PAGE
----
Airlines Cruise to Profits With Newfound Strength
By SUSAN CAREY
Two years after U.S. airlines were pounded by soaring fuel prices followed by the recession, the industry appears poised to post its first meaningful profit since 2007's third quarter.
The major U.S. carriers will begin reporting second-quarter results next week, led by Delta Air Lines Inc. on Monday. Analysts expect all but one of the nine largest carriers—AMR Corp.'s American Airlines—to be in the black for the quarter and all of 2010, thanks to moderate fuel prices, an improving U.S. economy, fewer seats on offer and increased revenue from checked luggage and other optional services.
Analyst Michael Derchin of CRT Capital Group LLC even foresees a slight profit for American, although Wall Street's mean estimate calls for a quarterly loss of three cents a share. Mr. Derchin forecasts that the largest airlines will report net income of $1.7 billion in the June quarter, compared with a loss of nearly $1 billion a year earlier.
"Clearly, the economy is providing a considerable amount of lift for all...carriers," Delta President Ed Bastian said at an investor conference last month.
Still, nobody's breaking out the bubbly. That's because unit revenue—the key metric of revenue taken in for each passenger flown a mile—is only now approaching levels last seen two years ago. UAL Corp.'s United Airlines, which has been posting industry-leading unit revenue gains in recent months, said it rose 31% in June versus the year-ago month. Compared with June of 2008, unit revenue was up between 5% and 6%.
The Air Transport Association trade group says unit revenue for the 12 months ended in May was 10.9 cents for each seat flown a mile among airlines that report such data. In the same period ended in May 2008, the number was 11.5 cents, a sign the industry still is climbing out of a hole.
John Heimlich, the ATA's chief economist, sounded cautionary notes in a speech this week to the International Aviation Club. "Better does not equal good," he said, noting the high U.S. unemployment rate and the failure of U.S. gross domestic product to snap back to 2008 levels.
Fuel prices, while moderate, remain higher than last year, he said. Airlines have poor credit ratings and loads of debt. And the mature domestic market isn't likely to provide future growth opportunities.
Airlines are benefiting from a return of premium business travelers, who curtailed travel sharply during the depths of the recession, especially on international routes. Delta last month estimated its second-quarter unit revenue was 20% higher than a year ago, and its June unit revenue on Asian routes leapt 50% from a year ago.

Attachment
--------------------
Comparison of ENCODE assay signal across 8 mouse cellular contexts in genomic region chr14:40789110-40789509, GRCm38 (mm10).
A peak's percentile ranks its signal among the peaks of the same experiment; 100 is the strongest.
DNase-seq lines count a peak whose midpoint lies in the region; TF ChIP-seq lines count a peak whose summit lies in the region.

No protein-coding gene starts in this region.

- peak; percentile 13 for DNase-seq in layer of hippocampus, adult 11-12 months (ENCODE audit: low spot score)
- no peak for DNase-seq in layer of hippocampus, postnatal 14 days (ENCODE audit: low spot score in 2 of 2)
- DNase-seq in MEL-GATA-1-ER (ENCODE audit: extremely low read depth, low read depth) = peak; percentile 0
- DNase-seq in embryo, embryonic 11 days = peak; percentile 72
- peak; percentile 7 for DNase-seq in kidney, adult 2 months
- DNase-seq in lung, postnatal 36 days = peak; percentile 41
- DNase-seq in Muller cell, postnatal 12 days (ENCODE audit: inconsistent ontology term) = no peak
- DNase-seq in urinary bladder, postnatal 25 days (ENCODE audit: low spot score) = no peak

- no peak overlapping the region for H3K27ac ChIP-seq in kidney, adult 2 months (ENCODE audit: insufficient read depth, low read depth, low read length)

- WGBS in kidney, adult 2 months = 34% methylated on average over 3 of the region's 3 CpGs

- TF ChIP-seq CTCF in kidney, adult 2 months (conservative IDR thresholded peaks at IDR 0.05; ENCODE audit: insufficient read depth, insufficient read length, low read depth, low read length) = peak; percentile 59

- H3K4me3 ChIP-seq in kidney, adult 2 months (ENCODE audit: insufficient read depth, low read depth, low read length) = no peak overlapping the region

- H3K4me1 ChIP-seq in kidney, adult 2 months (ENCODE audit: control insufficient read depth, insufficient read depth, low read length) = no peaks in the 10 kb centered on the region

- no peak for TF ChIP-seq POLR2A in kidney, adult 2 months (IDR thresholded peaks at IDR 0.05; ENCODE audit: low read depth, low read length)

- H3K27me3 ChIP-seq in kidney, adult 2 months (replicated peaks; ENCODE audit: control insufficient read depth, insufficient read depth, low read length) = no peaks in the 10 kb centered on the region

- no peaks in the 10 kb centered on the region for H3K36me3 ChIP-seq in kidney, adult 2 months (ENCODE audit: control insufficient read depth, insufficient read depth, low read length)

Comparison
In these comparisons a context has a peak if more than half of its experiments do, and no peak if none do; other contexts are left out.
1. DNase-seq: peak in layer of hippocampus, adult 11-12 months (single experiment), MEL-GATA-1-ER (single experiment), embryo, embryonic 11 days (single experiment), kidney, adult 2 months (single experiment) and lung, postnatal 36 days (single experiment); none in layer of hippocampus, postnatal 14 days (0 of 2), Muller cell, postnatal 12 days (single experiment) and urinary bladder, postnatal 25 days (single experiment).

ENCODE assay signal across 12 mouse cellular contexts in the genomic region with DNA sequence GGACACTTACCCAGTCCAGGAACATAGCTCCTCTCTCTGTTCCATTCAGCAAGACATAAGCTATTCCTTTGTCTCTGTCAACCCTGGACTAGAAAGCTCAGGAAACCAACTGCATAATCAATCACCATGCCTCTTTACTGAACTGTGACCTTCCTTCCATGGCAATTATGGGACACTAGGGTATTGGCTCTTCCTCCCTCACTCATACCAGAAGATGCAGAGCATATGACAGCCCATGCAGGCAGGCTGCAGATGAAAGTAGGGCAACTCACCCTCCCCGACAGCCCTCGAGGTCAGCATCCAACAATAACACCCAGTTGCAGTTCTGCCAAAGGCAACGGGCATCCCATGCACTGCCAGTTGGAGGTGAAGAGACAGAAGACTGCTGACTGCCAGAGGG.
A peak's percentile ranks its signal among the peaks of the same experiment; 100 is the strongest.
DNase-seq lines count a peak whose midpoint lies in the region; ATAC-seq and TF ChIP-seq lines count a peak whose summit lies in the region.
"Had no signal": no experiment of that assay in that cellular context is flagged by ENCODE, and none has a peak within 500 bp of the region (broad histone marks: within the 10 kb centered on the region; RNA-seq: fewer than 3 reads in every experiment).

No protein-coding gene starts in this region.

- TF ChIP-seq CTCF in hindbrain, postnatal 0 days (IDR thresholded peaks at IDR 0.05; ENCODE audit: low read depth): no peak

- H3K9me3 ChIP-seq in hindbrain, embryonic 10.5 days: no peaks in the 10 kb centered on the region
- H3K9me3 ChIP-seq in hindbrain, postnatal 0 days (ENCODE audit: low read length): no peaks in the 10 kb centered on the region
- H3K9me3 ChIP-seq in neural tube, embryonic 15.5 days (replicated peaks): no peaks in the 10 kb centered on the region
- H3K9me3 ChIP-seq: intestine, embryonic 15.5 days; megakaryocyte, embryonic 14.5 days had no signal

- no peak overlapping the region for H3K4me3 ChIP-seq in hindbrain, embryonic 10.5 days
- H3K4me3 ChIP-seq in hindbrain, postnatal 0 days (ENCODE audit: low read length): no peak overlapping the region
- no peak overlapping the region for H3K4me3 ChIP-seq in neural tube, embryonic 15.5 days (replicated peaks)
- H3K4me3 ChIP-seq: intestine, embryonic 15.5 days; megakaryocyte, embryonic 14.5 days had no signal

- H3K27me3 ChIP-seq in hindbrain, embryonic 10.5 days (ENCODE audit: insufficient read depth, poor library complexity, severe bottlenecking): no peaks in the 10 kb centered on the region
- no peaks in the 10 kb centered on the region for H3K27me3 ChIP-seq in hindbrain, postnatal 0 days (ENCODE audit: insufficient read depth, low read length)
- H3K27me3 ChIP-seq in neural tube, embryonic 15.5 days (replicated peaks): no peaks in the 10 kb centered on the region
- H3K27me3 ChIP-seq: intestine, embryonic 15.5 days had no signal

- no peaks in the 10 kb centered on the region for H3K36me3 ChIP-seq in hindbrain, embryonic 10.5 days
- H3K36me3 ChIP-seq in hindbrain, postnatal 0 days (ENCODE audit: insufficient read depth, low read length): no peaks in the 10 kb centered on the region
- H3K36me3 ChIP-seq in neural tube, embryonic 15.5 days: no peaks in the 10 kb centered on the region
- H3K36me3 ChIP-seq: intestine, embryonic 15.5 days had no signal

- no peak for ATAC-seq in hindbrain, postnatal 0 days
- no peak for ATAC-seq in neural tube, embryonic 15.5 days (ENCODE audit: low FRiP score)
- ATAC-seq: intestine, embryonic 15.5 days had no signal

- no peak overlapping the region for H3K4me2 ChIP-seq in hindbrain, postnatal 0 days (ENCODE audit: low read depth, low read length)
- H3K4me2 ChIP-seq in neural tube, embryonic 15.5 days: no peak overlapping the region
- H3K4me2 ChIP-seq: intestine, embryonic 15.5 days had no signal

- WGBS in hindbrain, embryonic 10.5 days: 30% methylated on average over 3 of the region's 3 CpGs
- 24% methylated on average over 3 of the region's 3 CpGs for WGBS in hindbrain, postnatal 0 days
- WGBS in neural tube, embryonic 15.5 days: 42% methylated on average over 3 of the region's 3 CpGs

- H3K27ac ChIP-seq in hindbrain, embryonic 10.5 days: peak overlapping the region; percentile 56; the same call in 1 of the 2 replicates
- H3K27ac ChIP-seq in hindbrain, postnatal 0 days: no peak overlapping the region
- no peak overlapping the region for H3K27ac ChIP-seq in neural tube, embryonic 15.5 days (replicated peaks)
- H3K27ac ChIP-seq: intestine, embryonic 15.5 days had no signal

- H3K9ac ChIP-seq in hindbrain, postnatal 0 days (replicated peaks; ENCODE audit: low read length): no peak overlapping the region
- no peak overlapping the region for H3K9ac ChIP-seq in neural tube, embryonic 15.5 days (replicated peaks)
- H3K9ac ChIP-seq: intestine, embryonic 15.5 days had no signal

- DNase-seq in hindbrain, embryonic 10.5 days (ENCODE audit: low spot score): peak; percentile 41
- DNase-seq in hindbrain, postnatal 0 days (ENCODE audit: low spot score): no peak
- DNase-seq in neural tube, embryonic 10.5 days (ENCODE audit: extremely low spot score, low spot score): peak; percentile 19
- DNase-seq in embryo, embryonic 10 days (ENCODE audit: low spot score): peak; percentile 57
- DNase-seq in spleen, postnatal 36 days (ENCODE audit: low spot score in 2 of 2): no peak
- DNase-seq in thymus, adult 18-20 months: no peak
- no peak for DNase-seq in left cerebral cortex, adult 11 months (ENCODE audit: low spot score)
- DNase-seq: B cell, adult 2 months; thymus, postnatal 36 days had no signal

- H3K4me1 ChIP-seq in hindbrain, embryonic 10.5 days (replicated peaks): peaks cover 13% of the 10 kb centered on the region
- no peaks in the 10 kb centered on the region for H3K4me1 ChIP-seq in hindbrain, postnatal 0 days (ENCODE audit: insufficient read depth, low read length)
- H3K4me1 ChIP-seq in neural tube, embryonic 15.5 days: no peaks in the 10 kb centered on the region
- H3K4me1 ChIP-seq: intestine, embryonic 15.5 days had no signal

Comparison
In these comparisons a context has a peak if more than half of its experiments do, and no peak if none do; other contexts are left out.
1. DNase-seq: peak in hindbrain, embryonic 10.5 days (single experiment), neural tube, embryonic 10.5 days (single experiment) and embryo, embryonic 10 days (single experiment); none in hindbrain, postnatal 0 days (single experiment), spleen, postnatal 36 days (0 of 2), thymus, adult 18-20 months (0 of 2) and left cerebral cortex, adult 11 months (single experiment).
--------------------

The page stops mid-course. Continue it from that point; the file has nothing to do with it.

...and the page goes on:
The Atlanta-based carrier, the world's largest by traffic, said revenue from corporate contracts, which accounts for about a fifth of its total sales, was up 63% in May from the prior year.
Also helping are cuts that airlines have made to fleets and available seats. U.S. carriers are expected to deploy 8% less capacity domestically in the second half of 2010 than in 2007, according to Daniel McKenzie, an analyst for Hudson Securities Inc. Including overseas flights, carriers are flying 5% fewer seats overall. Airlines have dropped many unprofitable flights and don't have to fill planes with as many leisure fliers on cheap tickets.
Carriers also are raking in new revenue by imposing fees on services such as checked luggage, blankets, early boarding and seat selection. The federal Government Accountability Office estimates these fees brought in at least $3 billion last year. The ATA puts the figure closer to $5 billion when ticket-change and cancellation fees are added. Either way, it's a drop in the bucket compared with the industry's $155 billion in 2009 revenue.
Michael Linenberg, a Deutsche Bank analyst, estimates that United, Delta, Alaska Air Group Inc. and Southwest Airlines Co. will post double-digit operating margins for the period. Investors also seem upbeat, having driven up share prices for most big airlines since the end of 2009.
AMR seems to be the odd man out. Its stock has fallen about 11% since then, and most analysts don't expect it to be profitable for 2010. Mr. McKenzie of Hudson Securities said in a research note that he's beginning to worry AMR "may prove an earnings zombie over this next cycle," as the company struggles with high debt, labor conflicts and a fleet strategy that isn't as effective as those of rivals.
Gerard Arpey, AMR chairman and chief executive, said in an investor conference last month that he expects big payoffs from the company strengthening its market position in the four largest U.S. cities, along with its efforts to deepen its partnership with members of its Oneworld marketing alliance. Together, they should provide $500 million in annual cost and revenue benefits by 2012, he said.
Mr. Arpey said American's labor-cost disadvantage should ease as rivals reach new contracts with workers. And this week, the European Union granted American antitrust immunity to cooperate more closely with British Airways PLC and Iberia Líneas Aéreas de España SA across the Atlantic, a step that will give them the same benefits two other big airline groups already enjoy.
Write to Susan Carey at firstname.lastname@example.org